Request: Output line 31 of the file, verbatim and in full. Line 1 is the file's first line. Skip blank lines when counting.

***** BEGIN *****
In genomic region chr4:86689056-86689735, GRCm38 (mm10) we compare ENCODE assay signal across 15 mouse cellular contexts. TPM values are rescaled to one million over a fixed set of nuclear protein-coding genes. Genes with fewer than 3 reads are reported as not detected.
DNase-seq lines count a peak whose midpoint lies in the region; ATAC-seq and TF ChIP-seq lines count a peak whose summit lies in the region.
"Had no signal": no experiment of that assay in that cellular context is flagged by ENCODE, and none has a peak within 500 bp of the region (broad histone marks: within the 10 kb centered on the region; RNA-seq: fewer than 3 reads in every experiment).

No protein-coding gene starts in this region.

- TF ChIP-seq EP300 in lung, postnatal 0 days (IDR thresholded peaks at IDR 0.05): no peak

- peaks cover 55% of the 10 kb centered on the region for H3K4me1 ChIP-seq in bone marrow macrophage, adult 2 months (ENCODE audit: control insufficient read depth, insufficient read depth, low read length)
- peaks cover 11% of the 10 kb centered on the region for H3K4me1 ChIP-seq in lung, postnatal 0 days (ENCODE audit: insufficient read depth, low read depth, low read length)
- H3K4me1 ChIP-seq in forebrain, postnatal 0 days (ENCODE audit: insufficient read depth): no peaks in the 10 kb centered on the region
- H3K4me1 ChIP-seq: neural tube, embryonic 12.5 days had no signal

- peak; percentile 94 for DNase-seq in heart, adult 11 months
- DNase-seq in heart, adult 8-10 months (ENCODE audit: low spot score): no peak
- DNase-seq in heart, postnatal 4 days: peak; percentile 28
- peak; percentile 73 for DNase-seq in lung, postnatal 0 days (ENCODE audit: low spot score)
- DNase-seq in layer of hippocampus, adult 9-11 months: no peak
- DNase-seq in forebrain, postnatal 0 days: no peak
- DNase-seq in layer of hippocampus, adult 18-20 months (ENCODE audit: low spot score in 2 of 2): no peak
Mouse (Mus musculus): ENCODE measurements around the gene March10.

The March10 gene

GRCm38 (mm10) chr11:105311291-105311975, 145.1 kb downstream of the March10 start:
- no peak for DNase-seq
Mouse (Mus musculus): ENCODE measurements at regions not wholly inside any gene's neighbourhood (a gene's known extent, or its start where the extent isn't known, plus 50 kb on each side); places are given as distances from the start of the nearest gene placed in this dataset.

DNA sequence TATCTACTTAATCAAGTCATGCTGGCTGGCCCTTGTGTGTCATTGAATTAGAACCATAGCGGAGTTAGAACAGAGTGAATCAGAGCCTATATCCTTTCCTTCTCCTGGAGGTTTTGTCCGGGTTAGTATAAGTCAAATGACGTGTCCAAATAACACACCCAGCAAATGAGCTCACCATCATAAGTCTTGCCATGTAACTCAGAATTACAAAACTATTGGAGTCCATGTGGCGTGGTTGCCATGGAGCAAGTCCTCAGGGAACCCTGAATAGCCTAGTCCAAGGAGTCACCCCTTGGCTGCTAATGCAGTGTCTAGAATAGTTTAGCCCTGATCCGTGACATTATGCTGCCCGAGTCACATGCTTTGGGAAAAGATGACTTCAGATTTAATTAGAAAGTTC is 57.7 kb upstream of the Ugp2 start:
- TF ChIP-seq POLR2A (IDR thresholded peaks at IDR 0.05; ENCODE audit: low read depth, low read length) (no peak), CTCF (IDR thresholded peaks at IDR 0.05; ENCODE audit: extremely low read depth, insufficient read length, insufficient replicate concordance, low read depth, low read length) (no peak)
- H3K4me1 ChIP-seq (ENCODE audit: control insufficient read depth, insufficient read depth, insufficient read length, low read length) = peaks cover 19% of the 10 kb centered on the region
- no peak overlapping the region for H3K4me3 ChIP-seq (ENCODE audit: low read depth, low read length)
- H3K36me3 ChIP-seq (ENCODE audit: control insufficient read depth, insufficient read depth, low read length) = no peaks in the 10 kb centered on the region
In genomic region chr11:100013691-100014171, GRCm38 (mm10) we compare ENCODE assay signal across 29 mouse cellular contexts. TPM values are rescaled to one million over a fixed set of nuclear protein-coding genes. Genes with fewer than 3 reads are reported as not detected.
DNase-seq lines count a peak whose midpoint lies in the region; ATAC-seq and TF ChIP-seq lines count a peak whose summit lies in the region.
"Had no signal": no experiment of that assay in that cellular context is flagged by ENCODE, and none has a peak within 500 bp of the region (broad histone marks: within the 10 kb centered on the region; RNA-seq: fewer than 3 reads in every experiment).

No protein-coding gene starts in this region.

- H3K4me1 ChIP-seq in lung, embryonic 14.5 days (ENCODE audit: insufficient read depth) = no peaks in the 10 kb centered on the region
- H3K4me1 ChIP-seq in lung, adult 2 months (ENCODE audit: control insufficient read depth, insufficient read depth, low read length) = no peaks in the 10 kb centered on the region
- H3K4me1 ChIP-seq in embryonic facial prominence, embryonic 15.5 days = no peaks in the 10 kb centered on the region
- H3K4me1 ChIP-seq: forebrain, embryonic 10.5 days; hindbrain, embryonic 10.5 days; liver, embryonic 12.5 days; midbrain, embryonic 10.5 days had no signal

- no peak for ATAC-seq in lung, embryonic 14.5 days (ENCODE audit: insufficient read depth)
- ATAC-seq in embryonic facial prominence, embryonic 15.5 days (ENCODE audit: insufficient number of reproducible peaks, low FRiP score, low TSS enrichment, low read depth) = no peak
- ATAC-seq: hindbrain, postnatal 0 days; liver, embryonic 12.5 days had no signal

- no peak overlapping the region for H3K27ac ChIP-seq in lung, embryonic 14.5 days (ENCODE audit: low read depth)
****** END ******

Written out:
- H3K4me1 ChIP-seq in lung, embryonic 14.5 days (ENCODE audit: insufficient read depth) = no peaks in the 10 kb centered on the region